Why you should be skeptical of this team – Inexperience. That would be the glaring one. Sophomores Willie Cauley-Stien and Alex Poythress will be the only returning Wildcats to see extended minutes throughout the season. As much as natives love to see the local boys play, I don’t see Jarrod Polson (the Nicholasville, KY native) seeing much of the floor this year. Free throws. The elephant on the court will be the free throw shooting of the Wildcats. With a new emphasis on defending without the use of hands this season in college basketball paired with Kentucky’s aggressive “dribble-drive” offense, they will be attempting a more than a few free throws per game. Early on, this has not proven to be an area of strength for this young team. Point guard play. Inconsistent play from your point guard can be a game breaker (meaning a game loser). Thus far in the season this has been hit and miss with turnovers outnumbering assists in some games. That can’t happen. Despite my blue-tinted vision, I see these as the most pressing issues the Cats need to address in order to become the team we all hope they will.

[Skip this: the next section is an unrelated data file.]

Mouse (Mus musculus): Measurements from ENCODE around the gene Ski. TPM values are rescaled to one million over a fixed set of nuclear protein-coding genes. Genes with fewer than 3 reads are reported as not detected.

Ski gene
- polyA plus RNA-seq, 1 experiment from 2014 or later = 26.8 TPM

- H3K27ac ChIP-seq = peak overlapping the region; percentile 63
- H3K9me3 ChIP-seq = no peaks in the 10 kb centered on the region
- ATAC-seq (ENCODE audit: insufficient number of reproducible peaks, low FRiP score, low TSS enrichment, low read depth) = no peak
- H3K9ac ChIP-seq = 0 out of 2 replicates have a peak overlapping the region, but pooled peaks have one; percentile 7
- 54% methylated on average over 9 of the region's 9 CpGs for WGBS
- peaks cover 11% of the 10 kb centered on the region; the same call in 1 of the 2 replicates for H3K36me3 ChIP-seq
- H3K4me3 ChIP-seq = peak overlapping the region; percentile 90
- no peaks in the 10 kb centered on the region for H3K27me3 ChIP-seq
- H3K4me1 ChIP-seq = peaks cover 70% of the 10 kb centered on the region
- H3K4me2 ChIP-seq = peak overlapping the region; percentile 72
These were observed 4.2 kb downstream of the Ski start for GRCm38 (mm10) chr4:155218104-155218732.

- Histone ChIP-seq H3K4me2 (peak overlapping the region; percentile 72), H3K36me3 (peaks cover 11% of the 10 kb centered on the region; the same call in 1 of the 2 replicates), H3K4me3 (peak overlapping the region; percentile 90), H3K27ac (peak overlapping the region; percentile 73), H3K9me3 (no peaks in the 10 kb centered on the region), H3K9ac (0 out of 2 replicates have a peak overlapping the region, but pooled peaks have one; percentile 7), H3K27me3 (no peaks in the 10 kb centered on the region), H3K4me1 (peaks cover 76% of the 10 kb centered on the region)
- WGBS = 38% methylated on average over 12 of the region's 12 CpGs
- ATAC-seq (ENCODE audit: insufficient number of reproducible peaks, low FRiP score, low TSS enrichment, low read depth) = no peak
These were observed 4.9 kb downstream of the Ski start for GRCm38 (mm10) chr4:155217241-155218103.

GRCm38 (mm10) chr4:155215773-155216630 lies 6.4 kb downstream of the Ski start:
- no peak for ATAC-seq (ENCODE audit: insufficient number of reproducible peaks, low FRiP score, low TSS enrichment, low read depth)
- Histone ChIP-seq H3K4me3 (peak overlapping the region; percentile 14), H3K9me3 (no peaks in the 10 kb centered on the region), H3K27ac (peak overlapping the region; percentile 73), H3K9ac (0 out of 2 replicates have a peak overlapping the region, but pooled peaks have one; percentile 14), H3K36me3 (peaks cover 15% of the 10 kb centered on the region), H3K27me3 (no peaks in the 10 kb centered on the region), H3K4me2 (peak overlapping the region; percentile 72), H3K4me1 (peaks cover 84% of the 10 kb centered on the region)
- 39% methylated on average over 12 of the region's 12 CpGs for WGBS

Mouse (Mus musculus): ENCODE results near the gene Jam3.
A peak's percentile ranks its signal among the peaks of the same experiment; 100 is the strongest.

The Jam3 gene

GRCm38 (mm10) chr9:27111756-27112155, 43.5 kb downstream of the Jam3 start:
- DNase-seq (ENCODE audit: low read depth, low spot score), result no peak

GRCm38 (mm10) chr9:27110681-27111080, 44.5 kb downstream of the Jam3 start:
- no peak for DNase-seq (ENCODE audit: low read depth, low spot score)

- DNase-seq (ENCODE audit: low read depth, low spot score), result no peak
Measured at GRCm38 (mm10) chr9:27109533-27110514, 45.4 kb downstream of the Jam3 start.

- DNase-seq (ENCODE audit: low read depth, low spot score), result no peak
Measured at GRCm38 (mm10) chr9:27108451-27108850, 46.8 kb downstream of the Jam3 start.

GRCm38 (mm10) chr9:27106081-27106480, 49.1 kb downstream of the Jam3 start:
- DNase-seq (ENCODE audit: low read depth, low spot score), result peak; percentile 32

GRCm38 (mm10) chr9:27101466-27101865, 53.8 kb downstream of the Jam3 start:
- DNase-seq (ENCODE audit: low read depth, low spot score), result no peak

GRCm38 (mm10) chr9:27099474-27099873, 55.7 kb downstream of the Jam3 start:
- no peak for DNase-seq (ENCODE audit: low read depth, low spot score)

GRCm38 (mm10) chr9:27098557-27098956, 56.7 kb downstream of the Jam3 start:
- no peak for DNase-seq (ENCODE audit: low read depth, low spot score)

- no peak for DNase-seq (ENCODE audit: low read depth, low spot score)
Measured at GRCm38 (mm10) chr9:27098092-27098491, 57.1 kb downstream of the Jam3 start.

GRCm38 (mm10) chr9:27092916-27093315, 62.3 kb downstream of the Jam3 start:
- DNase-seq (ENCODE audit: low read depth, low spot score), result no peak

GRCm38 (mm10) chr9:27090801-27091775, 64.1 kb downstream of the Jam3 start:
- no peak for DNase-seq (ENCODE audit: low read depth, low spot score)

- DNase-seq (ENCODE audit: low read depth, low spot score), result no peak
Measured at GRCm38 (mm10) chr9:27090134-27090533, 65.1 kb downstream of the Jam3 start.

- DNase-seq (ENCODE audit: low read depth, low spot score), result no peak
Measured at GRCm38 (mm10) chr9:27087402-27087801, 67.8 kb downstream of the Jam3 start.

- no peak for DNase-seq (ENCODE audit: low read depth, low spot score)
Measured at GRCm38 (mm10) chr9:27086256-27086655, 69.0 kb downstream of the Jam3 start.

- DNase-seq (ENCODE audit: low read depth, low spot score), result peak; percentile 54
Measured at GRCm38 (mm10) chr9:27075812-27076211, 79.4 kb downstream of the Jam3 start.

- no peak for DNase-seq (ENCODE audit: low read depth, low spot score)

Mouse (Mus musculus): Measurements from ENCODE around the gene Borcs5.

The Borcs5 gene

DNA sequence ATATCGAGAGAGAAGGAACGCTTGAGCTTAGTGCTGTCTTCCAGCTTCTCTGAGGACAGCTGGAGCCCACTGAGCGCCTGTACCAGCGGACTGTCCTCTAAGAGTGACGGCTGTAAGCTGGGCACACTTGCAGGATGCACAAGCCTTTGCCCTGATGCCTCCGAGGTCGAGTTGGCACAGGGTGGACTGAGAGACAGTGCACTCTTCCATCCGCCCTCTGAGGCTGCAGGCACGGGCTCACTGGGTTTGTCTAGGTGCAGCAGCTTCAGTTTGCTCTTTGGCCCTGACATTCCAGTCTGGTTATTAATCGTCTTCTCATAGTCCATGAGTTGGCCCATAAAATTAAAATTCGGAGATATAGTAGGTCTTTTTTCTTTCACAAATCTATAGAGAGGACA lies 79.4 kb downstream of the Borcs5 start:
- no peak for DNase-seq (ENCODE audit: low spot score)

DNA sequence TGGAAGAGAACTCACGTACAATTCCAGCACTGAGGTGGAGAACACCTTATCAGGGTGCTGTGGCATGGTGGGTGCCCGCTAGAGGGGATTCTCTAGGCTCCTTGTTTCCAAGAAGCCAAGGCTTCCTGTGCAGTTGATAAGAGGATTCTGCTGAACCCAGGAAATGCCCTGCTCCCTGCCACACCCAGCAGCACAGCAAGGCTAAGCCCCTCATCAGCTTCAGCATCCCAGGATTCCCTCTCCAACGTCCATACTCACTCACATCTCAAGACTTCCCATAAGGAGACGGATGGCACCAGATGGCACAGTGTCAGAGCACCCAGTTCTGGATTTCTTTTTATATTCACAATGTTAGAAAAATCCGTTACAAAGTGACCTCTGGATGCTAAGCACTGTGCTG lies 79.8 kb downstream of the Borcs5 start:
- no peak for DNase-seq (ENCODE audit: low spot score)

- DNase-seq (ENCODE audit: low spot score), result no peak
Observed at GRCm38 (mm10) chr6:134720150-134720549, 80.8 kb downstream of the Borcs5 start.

So before you liken UK basketball fans to Ohio State football fans – a comparison which I will vehemently fight to my grave. Have a basketball conversation with the fans. Most can tell you where Sam Malone and EJ Floreal went to high school even though they may never see the floor in a meaningful game. Many of them can tell you about the next two incoming recruiting classes and players to watch for beyond that. Some of them could tell you the seat number they sat in at their first game. But what makes them more than just fans is that they have a respect for the game, like when all of Rupp Arena gave Cleveland State a standing ovation as they left the floor last week after a hard fought seven-point loss. Not because we won and they lost, but because our fans appreciate when a team has left it all out there. It is those gestures that allow me to dismiss the crazy, rabid fans who spout off without knowing what they are talking about (the ones you always see interviewed on the news or ESPN). Anyone who has been around Lexington on a game day can vouch that there are eight year-old fans that can tell you why it is silly to play a 2-3 zone against a good shooting team or eighty year-old women who can break down, with much more precision than I just did, exactly why rebounding and defense are going to take the Cats all the way this year.